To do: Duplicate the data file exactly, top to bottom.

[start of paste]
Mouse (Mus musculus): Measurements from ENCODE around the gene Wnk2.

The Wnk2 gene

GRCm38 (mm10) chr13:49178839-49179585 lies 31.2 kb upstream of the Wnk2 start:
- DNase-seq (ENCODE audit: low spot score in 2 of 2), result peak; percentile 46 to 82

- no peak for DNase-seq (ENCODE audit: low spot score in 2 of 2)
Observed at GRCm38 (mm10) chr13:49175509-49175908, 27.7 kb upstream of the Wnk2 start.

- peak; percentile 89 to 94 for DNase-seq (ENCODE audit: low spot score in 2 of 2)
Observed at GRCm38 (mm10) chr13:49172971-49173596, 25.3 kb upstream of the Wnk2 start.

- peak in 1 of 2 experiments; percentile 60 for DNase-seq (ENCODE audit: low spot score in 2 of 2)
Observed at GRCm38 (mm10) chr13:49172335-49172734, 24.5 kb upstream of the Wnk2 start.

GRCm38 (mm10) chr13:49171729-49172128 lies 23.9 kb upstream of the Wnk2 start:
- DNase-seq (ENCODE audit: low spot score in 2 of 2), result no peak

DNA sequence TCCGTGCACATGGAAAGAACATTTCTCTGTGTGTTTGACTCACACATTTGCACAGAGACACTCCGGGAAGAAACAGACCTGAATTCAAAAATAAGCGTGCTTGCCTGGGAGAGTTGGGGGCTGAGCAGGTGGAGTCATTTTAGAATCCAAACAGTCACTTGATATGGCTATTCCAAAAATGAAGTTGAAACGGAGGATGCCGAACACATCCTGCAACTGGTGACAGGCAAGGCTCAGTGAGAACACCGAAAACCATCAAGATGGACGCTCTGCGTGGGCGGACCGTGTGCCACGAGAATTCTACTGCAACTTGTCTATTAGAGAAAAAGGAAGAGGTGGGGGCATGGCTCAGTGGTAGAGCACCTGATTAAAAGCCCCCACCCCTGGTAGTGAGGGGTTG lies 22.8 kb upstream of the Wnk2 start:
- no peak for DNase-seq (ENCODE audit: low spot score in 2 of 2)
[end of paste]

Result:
Mouse (Mus musculus): Measurements from ENCODE around the gene Wnk2.

The Wnk2 gene

GRCm38 (mm10) chr13:49178839-49179585 lies 31.2 kb upstream of the Wnk2 start:
- DNase-seq (ENCODE audit: low spot score in 2 of 2), result peak; percentile 46 to 82

- no peak for DNase-seq (ENCODE audit: low spot score in 2 of 2)
Observed at GRCm38 (mm10) chr13:49175509-49175908, 27.7 kb upstream of the Wnk2 start.

- peak; percentile 89 to 94 for DNase-seq (ENCODE audit: low spot score in 2 of 2)
Observed at GRCm38 (mm10) chr13:49172971-49173596, 25.3 kb upstream of the Wnk2 start.

- peak in 1 of 2 experiments; percentile 60 for DNase-seq (ENCODE audit: low spot score in 2 of 2)
Observed at GRCm38 (mm10) chr13:49172335-49172734, 24.5 kb upstream of the Wnk2 start.

GRCm38 (mm10) chr13:49171729-49172128 lies 23.9 kb upstream of the Wnk2 start:
- DNase-seq (ENCODE audit: low spot score in 2 of 2), result no peak

DNA sequence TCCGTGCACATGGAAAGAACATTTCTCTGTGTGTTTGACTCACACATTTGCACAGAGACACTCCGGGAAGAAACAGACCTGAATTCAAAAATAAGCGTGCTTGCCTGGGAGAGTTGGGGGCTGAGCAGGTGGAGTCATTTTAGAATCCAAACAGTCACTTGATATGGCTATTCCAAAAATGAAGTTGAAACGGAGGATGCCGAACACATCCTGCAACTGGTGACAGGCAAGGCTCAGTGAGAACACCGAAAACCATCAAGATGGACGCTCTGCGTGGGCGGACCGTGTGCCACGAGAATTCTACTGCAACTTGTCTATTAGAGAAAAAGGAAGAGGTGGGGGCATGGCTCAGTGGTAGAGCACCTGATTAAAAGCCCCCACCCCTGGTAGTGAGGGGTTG lies 22.8 kb upstream of the Wnk2 start:
- no peak for DNase-seq (ENCODE audit: low spot score in 2 of 2)